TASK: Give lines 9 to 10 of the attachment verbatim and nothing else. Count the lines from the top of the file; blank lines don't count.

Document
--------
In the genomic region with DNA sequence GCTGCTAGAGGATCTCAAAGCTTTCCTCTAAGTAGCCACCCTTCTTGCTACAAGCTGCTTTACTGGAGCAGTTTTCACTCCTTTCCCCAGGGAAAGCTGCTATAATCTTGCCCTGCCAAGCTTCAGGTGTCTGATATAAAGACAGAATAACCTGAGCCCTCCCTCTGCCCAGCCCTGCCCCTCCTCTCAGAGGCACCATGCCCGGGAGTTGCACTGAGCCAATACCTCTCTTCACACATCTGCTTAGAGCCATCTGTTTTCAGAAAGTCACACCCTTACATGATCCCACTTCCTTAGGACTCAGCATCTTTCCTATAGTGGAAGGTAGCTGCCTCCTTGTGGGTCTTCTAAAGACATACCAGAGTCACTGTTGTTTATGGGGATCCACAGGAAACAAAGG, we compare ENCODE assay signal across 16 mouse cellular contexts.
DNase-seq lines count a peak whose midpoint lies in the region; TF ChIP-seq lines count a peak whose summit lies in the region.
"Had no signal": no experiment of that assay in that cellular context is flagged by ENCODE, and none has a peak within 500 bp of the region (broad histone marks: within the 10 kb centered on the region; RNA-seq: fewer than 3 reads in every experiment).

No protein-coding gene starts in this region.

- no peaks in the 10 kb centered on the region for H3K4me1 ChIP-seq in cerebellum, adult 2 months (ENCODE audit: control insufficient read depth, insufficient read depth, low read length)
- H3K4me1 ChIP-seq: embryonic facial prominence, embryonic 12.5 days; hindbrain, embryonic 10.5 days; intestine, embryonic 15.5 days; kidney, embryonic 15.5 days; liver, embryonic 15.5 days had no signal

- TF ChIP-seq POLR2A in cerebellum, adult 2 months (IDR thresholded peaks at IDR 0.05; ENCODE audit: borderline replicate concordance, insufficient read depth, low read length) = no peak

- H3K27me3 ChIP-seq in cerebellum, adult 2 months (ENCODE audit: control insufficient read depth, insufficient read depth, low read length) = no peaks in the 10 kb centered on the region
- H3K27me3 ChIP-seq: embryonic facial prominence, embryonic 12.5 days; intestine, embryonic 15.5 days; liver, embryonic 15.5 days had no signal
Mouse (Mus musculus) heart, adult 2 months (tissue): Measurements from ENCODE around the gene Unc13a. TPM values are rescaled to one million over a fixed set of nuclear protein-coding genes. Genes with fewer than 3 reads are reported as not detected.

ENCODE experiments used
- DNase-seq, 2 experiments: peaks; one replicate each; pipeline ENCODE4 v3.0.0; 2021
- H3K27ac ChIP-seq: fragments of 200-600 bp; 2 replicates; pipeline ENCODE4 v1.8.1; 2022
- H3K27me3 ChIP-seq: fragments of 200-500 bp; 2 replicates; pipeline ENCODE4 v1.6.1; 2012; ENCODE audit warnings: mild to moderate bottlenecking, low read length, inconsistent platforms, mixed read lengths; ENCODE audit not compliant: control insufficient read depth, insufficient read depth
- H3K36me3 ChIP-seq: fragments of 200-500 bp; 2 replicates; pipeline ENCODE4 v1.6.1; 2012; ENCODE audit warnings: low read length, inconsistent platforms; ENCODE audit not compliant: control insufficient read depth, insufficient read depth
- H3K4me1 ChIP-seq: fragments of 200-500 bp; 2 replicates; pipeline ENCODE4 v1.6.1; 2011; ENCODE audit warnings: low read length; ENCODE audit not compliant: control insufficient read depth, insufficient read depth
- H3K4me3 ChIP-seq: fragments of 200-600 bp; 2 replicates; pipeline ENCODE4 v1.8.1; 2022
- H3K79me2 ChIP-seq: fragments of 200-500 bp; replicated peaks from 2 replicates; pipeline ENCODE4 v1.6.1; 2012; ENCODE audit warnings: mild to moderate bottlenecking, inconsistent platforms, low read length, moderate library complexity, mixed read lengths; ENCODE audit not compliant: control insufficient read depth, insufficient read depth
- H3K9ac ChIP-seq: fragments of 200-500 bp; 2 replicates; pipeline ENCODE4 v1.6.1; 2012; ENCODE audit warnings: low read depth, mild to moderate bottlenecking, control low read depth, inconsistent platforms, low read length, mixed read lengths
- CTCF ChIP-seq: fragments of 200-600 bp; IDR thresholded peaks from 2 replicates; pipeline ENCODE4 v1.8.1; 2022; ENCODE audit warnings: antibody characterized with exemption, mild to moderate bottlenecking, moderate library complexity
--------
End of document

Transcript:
- H3K27me3 ChIP-seq: embryonic facial prominence, embryonic 12.5 days; intestine, embryonic 15.5 days; liver, embryonic 15.5 days had no signal
Mouse (Mus musculus) heart, adult 2 months (tissue): Measurements from ENCODE around the gene Unc13a. TPM values are rescaled to one million over a fixed set of nuclear protein-coding genes. Genes with fewer than 3 reads are reported as not detected.